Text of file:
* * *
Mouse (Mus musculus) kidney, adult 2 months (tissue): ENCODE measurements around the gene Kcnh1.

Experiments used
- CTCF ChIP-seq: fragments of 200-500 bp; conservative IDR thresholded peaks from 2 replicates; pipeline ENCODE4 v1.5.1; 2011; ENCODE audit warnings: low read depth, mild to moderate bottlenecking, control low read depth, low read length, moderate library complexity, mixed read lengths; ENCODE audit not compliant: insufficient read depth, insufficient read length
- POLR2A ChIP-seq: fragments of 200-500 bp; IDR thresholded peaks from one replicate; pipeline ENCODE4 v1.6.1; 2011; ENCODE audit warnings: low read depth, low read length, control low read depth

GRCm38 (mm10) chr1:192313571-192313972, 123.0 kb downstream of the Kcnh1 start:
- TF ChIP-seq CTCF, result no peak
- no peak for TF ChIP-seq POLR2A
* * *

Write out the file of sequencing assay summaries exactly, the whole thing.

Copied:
Mouse (Mus musculus) kidney, adult 2 months (tissue): ENCODE measurements around the gene Kcnh1.

Experiments used
- CTCF ChIP-seq: fragments of 200-500 bp; conservative IDR thresholded peaks from 2 replicates; pipeline ENCODE4 v1.5.1; 2011; ENCODE audit warnings: low read depth, mild to moderate bottlenecking, control low read depth, low read length, moderate library complexity, mixed read lengths; ENCODE audit not compliant: insufficient read depth, insufficient read length
- POLR2A ChIP-seq: fragments of 200-500 bp; IDR thresholded peaks from one replicate; pipeline ENCODE4 v1.6.1; 2011; ENCODE audit warnings: low read depth, low read length, control low read depth

GRCm38 (mm10) chr1:192313571-192313972, 123.0 kb downstream of the Kcnh1 start:
- TF ChIP-seq CTCF, result no peak
- no peak for TF ChIP-seq POLR2A